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‘Ramped’ Up Spring Camping Hash

Ok, so I need to make a little confession: no camping happened during the making of this hash.

Bacon, ramps and potatoes. Easy, simple, crazy good.

Bacon, ramps and potatoes. Easy, simple, crazy good.

This hash does however remind me of camping trips I took with my family as a child. Laying in the tent with my sleeping bag pulled tightly around me to fend off the springtime morning chill, I would hear my my parents clanking around with the cookstove on the picnic table that served as our kitchen. As the sunlight started to filter through the trees and warm the earth I would start to smell the pungent garlicky smell of freshly pulled wild ramps and the comforting aroma of corned beef hash and eggs. As a child camping ALWAYS meant corned beef hash right out of a can, but in the springtime, after a long cold night being bundled in the tent, that canned shapeless meat and potatoes product with a side of fried ramps was heaven to my little taste buds. Now I would never touch the stuff!!! But I do still miss the taste memories. Nostalgic for a simpler time I set out to create the same taste memories (and scent memories!) that the canned hash evoked in me; minus all the processed, industrialized, CAFO meat byproducts.

First step: find some ramps! 

What the ramps look like growing in the wild.

What the ramps look like growing in the wild.

I went all the way back to Michigan for this first step. (Well, actually I went back to visit my mom on Mother’s Day, but lets just say it was for the ramps). My ramp foraging grounds have a limited range, and as I have not yet found some in Wisconsin I asked my friend Sasha to take me out in Kalamazoo.

For those of you who do not know what a ramp is, here is the wikipedia page for ramps. Basically they are a wild leek, that looks very little like a leek, and tastes more like a cross between garlic and onions. AND they are crazy delicious, made even more delicious by the limited time they are available and the amount of foraging used to find them. You can find them at some farmer’s markets, grocery stores, and food co-ops if you don’t want to put in the very satisfying hunting time. They like forest areas that have an abundance of trillium and jack-in-the-pulpit in my experience. Often you can find ramps and morels in the same area (cooked in a little butter the two make a heavenly pair). The number one rule of ramp foraging is to leave a lot behind so they can repopulate the area for next year. If you take them all, you will not have any in the future.

The basic look of a single ramp: bunny rabbit.

The basic look of a single ramp: bunny rabbit.

Second step: kill a pig and cook some hash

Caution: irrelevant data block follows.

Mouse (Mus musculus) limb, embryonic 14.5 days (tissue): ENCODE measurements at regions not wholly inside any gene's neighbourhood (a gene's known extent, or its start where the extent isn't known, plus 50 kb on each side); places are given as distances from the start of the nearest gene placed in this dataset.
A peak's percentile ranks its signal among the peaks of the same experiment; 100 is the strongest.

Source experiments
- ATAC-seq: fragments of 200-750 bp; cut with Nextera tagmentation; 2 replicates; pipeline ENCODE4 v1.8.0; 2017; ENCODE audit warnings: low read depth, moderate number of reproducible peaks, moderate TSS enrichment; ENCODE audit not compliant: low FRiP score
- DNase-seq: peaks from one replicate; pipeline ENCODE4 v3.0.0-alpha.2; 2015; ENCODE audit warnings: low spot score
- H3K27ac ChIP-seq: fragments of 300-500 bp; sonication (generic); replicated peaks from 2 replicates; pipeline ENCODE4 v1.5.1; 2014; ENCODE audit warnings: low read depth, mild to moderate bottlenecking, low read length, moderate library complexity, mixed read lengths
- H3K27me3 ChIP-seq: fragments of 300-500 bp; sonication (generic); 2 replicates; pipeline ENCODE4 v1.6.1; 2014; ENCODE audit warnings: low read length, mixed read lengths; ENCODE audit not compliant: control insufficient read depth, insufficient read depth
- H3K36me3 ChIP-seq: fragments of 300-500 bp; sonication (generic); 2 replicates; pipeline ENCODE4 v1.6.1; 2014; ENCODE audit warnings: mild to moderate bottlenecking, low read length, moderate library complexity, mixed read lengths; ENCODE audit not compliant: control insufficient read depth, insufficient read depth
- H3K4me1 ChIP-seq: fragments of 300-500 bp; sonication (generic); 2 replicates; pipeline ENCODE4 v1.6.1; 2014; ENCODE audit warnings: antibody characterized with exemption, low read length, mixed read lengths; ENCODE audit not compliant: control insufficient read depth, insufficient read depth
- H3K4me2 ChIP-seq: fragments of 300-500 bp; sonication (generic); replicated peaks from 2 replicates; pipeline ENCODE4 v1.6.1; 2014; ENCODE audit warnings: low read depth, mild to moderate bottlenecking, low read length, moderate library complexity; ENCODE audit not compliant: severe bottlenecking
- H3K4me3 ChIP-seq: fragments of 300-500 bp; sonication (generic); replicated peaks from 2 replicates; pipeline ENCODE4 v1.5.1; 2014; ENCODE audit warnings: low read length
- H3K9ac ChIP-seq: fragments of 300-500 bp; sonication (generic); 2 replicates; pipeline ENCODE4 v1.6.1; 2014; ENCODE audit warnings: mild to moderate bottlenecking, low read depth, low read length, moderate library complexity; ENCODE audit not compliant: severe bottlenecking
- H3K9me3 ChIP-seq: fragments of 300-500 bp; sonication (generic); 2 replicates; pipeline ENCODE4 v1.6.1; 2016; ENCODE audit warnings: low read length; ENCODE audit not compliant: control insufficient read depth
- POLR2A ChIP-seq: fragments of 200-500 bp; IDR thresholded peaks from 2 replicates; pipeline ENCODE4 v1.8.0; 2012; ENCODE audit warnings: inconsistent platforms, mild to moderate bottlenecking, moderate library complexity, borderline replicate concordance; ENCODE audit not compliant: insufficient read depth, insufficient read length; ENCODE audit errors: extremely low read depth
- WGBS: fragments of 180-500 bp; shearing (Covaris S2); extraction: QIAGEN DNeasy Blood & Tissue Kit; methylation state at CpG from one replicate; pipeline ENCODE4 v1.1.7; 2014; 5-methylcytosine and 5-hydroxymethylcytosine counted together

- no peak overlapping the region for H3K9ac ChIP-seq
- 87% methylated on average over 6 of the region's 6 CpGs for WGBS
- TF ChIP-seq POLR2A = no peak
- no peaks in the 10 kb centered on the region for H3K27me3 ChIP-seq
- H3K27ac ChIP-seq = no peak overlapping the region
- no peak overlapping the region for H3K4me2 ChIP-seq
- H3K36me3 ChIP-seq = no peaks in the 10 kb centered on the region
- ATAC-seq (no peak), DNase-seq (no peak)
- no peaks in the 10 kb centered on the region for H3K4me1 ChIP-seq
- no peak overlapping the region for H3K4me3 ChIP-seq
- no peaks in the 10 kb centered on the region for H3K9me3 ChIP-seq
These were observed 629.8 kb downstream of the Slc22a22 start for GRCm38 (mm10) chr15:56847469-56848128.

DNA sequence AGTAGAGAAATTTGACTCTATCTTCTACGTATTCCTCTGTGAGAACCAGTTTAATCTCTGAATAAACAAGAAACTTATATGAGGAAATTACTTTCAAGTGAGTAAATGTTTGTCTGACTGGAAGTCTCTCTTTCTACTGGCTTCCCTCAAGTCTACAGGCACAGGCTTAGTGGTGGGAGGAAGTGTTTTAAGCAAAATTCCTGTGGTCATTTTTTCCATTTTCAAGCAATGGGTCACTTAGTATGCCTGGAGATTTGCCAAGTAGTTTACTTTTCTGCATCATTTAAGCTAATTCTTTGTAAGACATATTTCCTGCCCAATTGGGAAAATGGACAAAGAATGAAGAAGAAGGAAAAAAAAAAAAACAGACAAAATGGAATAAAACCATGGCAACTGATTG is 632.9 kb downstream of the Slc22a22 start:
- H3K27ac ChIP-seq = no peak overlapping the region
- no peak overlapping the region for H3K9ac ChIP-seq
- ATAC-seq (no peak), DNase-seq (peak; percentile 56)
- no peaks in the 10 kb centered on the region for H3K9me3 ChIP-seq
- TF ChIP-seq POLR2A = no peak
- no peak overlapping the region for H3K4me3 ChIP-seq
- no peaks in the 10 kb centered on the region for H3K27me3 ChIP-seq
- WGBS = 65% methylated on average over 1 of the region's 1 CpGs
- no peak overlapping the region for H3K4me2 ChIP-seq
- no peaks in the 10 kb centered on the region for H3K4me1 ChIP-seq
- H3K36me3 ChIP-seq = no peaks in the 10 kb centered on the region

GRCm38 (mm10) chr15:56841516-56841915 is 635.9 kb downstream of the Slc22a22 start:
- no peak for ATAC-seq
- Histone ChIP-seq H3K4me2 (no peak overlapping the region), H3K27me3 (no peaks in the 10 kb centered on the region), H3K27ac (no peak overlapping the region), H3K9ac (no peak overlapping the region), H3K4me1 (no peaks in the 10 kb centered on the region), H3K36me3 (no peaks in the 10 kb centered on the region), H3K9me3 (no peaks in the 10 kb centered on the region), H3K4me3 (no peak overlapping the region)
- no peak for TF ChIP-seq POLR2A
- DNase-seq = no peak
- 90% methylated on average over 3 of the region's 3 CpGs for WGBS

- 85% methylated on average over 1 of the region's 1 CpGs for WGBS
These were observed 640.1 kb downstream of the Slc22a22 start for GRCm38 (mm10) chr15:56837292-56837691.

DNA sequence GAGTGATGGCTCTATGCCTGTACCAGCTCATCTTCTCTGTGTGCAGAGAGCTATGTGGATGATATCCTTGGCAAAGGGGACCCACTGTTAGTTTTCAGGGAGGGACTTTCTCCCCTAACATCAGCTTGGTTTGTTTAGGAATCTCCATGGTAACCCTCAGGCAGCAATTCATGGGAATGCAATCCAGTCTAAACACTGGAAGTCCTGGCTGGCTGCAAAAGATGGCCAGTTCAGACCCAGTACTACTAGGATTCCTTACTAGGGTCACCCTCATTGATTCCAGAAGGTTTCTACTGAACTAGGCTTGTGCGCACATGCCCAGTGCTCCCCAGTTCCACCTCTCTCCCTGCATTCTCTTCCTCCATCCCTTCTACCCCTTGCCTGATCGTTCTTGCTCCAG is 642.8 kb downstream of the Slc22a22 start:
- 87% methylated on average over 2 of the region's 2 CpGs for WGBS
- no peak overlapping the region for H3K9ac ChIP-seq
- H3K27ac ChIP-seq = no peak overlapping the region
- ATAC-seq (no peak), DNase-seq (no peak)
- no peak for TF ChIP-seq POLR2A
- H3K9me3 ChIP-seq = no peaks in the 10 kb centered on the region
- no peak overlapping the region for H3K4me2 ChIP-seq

You gotta love some local bacon.

You gotta love some local bacon.

Well, you don’t have to do the killing yourself, but I would recommend that you at least get meat from a free-range local hog. The meat of choice in this hash recipe? BACON! The meat comes from Bardenhagen Farms, my dad is a friend of the owner’s daughter and the farm is right near his house in Leelanau County MI. My parents generously donated their bacon to this cause.  Local bacon instead of canned meatish hash? Yes please!

This recipe is simple, bacon, ramps, potatoes, and an egg or two fried right in the middle. Sprinkle with salt and pepper and you have an epic one pan camping hash that screams Spring. Serves two, multiply for additional servings.

Ingredients:

Same as listed above. Oh you want amounts? Okay.

4 slices of bacon

3 medium new potatoes (or as much as you want to eat)

a large handfull of ramps (around 10): cleaned and washed well

2 eggs

a pinch of salt and pepper

Directions:

Fry the bacon, remove from pan and set aside to drain. Slice the potatoes and ramps. To slice the ramps, first trim off the roots. Slice the bottom white part thinly and use the bacon grease in the pan to fry the white part of the ramp and the potatoes. After a few minutes add the purple part of the ramps. Once the potatoes are nearly cooked through crumble the bacon and chop the green leaves of the ramps and toss them with the hash in the pan. Move the hash to the outside of the pan and crack 2 eggs in the middle to fry. Once the eggs are fried dust with salt and pepper and serve.

taste memories

taste memories

Third step: enjoy! (while camping, or while thinking of camping trips past)

I was rather stunned at how much this dish reminds me of the hash I had as a child. It is a grown up version, made from much better ingredients, but it still harkens back to the canned hash of yore. I suggest to ALL of you out there that you take this weekend off to go camping. Pick someplace you think may have ramps, grab a wild edibles guide book, seek out those ramps, and the next morning when you wake up bundled in your sleeping bag you will be dreaming of this hash. Happy hunting!

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